High costs slowing Sri Lanka’s push toward solar energy

Sri Lanka’s President Maithripala Sirisena
Updated 24 September 2016
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High costs slowing Sri Lanka’s push toward solar energy

COLOMBO: An ambitious plan by the Sri Lankan government to outfit 100,000 homes with solar panels, to turn them into power producers for the national grid, may be too expensive for many families to afford, experts warn.
Sri Lanka’s government this month launched a “battle for solar energy” that aims to add 220 megawatts of clean power to the country’s energy grid by 2020, or about 10 percent of the country’s current daily electricity demand.
By 2025, the country hopes to boost its solar power output to 1,000 megawatts to meet fast-growing power needs, said President Maithripala Sirisena.
The president, who launched the initiative, said the plan called for solar panels to supply all the energy needed at the president’s residence, and that the country was committed to meeting growing energy demand with clean energy.
But shifting away from coal and other fossil fuel power to renewables — the country’s goal, according to Ranjith Siyambalapitiya, its power and energy minister — will be a challenge, the officials admitted.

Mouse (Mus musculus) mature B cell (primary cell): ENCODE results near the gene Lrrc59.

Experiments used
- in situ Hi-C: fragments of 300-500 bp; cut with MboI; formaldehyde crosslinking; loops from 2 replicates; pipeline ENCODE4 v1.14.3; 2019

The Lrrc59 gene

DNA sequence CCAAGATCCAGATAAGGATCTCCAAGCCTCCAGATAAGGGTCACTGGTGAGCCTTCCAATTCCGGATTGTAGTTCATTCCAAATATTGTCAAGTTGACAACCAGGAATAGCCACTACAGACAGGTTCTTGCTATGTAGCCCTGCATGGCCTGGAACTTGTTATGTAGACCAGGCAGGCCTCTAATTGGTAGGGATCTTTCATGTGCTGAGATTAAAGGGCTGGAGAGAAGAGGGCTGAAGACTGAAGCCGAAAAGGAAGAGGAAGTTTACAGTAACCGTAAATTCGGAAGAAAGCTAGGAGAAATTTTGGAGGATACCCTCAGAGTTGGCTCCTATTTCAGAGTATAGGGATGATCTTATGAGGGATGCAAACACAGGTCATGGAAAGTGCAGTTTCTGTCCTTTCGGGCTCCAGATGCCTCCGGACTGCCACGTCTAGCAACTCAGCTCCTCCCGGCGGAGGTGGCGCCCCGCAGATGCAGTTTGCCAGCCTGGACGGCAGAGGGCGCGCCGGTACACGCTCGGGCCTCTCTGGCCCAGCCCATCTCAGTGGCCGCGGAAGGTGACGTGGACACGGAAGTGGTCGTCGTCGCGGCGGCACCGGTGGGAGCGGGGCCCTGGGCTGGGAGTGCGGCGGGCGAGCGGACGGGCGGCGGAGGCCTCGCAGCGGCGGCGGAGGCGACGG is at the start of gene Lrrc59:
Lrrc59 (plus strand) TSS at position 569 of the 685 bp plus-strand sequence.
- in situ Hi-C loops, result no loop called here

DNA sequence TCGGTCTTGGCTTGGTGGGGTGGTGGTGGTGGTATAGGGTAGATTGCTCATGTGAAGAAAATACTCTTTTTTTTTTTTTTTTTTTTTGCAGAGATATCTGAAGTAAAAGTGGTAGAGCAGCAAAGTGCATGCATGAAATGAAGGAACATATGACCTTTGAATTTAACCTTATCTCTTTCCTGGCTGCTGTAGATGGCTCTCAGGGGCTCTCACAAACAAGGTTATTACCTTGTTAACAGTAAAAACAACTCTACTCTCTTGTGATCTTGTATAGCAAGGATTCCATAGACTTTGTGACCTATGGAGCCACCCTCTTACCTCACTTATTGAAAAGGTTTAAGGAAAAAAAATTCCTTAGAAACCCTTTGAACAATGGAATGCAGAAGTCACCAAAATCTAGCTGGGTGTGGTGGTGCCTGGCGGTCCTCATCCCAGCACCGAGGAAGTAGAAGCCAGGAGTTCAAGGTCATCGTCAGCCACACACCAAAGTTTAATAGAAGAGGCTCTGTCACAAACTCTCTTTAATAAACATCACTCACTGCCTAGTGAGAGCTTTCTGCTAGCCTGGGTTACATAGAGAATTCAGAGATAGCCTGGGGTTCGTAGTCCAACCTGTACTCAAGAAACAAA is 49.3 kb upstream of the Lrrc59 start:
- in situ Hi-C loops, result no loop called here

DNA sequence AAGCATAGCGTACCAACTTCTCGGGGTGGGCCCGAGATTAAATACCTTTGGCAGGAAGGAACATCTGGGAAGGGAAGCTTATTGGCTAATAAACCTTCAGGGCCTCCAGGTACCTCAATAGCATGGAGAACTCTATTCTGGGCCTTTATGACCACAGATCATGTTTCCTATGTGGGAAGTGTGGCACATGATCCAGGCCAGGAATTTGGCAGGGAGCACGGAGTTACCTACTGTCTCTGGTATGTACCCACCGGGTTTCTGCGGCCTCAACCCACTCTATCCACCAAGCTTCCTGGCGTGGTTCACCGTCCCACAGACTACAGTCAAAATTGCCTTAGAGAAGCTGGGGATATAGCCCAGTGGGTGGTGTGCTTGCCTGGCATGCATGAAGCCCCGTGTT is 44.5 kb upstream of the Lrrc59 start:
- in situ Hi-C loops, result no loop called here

Solar power has the potential to meet 32 percent of Sri Lanka’s annual power demand of around 10,500 gigawatts — but so far just 0.01 percent of that potential has been developed, according to the Sri Lanka energy sector development plan for 2015-2025.
Today about 3 percent of Sri Lanka’s energy demand is met by renewables such as wind and solar. Hydropower provides about half of the country’s electricity during the wet season but during the dry season, between August and October, 81 percent of the island’s power needs are met by fossil fuels, over half of that from coal.
“Solar is still not very popular because entry level costs are high and it does not make economic sense to low-end consumers,” said Thusitha Sugathapala, an energy specialist at the University of Moratuwa.